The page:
- Looking ahead, we expect overall luxury spending to experience sound growth of 4% to 8% per annum, from an estimated €1.5 trillion today to €2.5 trillion by 2030.
- With regard to personal luxury goods, we forecast that the segment should grow moderately in 2024, ranging between 1% and 4% in our most realistic scenario, which anticipates touristic spending growth, the recovery of the US market, an acceleration in China and the Middle East, and the normalization of Japan. A more positive scenario, anchored in the same assumptions with the addition of higher levels of consumer confidence that propel local demand across regions and accelerated recovery patterns in the US, would translate into 5% to 7% growth in 2024. Beyond that, we expect solid market fundamentals to result in annual growth rates between 5% and 7% until 2030. We anticipate that the market value of personal luxury goods will therefore rise to €540 billion to €580 billion by the end of the present decade. This would be twice the value of that same market back in 2019 (then estimated at €281 billion).
- Four vectors of transformation should profoundly reshape the luxury goods market by 2030:
- Chinese consumers should regain their pre–Covid-19 status as the dominant nationality for luxury goods, growing to represent 35% to 40% of global purchases.
- Mainland China should overtake the Americas and Europe to become the biggest luxury market globally (24% to 26% of global purchases).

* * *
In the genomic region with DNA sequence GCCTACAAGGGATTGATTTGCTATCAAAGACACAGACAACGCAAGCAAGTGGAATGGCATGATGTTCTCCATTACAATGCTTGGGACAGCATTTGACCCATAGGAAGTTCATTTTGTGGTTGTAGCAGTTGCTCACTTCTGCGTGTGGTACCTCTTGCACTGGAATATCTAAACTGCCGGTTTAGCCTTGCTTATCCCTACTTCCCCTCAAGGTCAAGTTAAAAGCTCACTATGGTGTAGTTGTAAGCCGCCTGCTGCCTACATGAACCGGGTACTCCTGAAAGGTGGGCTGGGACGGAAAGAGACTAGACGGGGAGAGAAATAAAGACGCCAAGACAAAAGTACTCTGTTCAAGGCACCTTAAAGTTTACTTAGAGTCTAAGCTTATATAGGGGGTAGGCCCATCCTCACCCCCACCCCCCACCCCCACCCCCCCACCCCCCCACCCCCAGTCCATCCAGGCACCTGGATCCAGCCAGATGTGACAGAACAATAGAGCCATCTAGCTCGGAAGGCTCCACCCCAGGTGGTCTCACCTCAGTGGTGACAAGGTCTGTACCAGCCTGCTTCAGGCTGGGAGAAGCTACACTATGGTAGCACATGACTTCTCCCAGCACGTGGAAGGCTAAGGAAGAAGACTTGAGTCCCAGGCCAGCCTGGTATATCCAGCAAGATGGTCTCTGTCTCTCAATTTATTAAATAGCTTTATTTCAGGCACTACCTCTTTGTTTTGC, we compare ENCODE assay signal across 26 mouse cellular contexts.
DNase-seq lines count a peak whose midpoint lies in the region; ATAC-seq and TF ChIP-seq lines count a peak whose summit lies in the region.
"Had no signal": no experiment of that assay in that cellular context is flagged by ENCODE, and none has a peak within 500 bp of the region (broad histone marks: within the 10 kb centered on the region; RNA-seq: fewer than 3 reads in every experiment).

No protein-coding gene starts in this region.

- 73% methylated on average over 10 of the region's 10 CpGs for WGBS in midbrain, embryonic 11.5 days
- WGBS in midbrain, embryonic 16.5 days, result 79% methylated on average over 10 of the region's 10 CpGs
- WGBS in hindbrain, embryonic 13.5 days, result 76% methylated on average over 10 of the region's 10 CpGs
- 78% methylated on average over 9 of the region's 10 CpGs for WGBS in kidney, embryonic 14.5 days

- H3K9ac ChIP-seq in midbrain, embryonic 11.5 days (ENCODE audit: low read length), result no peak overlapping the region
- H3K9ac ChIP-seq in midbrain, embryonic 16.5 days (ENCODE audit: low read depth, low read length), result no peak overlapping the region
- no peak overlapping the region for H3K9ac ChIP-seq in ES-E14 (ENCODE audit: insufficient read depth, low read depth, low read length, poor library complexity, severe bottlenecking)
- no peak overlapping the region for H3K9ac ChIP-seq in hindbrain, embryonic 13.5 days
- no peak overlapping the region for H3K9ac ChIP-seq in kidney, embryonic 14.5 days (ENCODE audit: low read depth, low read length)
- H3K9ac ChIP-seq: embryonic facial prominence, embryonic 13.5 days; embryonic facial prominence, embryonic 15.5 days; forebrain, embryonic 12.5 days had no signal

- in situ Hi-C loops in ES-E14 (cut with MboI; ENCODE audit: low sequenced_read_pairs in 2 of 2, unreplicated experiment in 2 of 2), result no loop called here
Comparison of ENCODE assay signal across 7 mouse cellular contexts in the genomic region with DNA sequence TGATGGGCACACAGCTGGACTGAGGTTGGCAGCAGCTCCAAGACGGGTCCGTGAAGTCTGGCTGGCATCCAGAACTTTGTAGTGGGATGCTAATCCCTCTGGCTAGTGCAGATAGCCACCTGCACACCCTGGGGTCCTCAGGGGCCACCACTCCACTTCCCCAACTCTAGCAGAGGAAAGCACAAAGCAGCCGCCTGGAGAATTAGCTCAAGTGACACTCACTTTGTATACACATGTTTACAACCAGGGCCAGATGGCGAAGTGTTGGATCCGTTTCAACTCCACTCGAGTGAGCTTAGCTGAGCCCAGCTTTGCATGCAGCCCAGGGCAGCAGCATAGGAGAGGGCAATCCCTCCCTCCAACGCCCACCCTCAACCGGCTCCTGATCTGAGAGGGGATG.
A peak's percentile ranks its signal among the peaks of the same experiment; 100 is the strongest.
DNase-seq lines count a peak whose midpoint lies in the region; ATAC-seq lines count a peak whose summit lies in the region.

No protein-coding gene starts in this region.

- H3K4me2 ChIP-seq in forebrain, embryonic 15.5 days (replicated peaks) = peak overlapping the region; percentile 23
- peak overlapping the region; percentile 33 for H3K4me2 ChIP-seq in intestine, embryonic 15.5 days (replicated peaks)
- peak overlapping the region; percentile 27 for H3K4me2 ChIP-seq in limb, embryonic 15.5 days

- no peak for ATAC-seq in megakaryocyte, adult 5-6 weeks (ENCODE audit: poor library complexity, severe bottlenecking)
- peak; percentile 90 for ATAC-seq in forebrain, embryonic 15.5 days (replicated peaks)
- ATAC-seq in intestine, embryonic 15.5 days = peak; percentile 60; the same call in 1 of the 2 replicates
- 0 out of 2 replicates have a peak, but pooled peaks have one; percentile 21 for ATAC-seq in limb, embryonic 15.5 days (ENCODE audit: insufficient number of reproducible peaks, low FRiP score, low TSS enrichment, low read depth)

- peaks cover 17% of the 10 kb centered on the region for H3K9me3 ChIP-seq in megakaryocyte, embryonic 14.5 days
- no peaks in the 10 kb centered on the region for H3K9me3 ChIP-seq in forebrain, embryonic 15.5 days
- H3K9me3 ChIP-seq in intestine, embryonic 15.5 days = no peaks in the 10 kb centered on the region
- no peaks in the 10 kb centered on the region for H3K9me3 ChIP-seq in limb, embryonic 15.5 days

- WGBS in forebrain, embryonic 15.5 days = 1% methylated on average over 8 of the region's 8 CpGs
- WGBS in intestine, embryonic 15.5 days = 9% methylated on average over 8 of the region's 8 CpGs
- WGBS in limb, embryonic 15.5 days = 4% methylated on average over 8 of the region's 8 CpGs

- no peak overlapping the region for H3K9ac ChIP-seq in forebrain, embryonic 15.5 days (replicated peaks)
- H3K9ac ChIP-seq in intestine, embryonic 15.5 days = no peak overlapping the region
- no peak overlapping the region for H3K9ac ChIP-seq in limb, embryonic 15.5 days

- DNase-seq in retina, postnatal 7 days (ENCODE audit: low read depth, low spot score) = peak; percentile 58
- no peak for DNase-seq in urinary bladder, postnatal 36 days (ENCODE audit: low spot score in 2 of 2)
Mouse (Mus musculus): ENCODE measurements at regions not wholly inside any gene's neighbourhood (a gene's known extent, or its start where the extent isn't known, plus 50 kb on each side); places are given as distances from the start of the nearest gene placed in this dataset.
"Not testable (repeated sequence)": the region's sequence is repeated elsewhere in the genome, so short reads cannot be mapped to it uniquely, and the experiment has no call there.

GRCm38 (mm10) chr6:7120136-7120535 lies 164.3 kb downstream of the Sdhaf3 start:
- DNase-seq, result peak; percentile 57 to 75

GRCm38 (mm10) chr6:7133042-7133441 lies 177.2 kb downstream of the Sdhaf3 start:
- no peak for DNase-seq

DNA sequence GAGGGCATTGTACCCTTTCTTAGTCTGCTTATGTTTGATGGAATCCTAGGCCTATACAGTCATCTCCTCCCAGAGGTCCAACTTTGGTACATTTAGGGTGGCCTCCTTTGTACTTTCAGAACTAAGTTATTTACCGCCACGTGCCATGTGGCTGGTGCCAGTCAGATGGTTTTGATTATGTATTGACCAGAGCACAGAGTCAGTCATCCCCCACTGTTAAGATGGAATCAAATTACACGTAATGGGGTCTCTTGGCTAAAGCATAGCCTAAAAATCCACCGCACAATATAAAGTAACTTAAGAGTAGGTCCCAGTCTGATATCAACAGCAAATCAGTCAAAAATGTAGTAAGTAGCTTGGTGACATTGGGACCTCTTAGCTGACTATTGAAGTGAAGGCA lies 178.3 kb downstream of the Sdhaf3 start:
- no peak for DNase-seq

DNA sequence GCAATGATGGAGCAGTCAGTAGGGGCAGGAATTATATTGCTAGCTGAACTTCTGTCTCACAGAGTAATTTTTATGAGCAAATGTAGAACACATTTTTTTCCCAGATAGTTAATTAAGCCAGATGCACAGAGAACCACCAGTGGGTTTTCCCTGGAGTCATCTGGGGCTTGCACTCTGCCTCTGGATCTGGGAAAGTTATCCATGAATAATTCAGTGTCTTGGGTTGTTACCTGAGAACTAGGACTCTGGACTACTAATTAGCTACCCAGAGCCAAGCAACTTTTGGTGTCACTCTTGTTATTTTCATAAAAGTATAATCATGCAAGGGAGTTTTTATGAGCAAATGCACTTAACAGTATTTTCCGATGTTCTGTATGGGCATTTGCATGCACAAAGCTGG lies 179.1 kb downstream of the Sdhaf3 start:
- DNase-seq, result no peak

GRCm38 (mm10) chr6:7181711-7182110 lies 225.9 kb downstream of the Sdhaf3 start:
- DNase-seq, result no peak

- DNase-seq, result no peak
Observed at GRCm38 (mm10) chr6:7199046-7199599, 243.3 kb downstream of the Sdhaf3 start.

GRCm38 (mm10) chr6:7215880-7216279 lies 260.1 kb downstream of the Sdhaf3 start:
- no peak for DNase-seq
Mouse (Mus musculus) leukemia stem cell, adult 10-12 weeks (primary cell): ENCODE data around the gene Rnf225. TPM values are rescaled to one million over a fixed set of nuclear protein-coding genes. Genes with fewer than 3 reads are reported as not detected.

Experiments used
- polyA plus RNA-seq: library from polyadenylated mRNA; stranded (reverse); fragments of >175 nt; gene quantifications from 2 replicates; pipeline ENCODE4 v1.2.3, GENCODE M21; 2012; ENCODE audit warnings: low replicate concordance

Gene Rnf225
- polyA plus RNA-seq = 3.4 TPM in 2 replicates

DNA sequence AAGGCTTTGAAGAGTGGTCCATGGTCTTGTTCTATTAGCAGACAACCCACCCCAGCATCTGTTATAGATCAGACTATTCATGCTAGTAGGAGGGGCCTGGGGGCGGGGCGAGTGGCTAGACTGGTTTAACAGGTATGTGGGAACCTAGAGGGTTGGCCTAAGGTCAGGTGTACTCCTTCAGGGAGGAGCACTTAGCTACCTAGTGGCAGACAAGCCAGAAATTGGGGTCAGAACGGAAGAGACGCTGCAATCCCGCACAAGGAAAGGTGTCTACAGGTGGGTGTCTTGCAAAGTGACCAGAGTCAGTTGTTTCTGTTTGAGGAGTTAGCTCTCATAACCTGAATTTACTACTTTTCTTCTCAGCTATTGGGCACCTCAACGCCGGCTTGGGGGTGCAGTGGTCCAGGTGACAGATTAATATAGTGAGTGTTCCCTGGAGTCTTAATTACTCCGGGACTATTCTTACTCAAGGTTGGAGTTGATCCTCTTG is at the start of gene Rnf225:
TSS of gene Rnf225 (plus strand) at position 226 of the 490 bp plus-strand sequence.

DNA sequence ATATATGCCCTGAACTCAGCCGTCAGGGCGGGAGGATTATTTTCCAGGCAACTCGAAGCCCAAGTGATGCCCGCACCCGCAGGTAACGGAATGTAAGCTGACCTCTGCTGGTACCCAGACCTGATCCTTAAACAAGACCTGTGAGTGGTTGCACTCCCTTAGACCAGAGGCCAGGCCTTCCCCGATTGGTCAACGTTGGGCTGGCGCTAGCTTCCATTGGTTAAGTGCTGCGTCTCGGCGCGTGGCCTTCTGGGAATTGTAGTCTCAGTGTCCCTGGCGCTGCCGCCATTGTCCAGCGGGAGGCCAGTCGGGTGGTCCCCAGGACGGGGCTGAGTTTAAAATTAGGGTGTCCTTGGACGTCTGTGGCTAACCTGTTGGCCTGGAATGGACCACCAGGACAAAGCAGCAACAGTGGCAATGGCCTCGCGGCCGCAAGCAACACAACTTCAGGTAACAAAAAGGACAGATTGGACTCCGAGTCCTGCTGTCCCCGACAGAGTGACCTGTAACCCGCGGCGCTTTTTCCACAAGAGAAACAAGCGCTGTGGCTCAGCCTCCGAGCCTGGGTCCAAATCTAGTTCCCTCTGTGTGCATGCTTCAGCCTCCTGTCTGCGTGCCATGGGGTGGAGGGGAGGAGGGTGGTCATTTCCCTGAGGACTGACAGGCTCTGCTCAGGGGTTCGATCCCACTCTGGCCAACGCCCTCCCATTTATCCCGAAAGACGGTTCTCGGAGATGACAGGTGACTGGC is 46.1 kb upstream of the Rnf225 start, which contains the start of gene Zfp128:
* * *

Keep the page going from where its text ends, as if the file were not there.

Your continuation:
- Younger generations (Generations Y, Z, and Alpha) will become the biggest buyers of luxury by far, representing nearly 85% of global purchases.
- Monobrand stores and online should become the leading channels for luxury purchases, representing an estimated 60% to 66% market share.
Profit levels held steady, as marketing and labor investments offset increased prices
Globally, luxury spending is rooted in strong fundamentals and set for long-term growth
In 2024, personal luxury goods could grow modestly, but by 2030, solid fundamentals should lead to sound growth
By 2030, Chinese consumers should become the top personal luxury goods customers again and China the biggest market
By 2030, Generation Y will remain the primary personal luxury goods buyers; online and monobrand stores will be the leading channels
About the Bain Luxury Goods Worldwide Market Study
Bain & Company analyzes for Fondazione Altagamma the market and financial performance of more than 280 leading luxury goods companies and brands. This database, known as the Luxury Goods Worldwide Market Observatory, has become a leading and much-studied source in the international luxury goods industry. Bain has published its annual findings in the Luxury Goods Worldwide Market Study since 2000. The study’s lead author is Claudia D’Arpizio, a Bain partner in Milan. Fondazione Altagamma is led by Matteo Lunelli, who was named chairman in 2020.
Methodology of the study
Bain’s insights are based on triangulating information and sources available as of November 10, 2023, including:
- macroeconomic data (e.g., GDP, consumer confidence index) and latest forecasts;
- current trading performance from relevant luxury industry players;
- annual reports, quarterly results, and analyst reports; and
- consensus of 100-plus expert interviews.
The scenarios do not consider disruptive changes to the current global sociopolitical situation.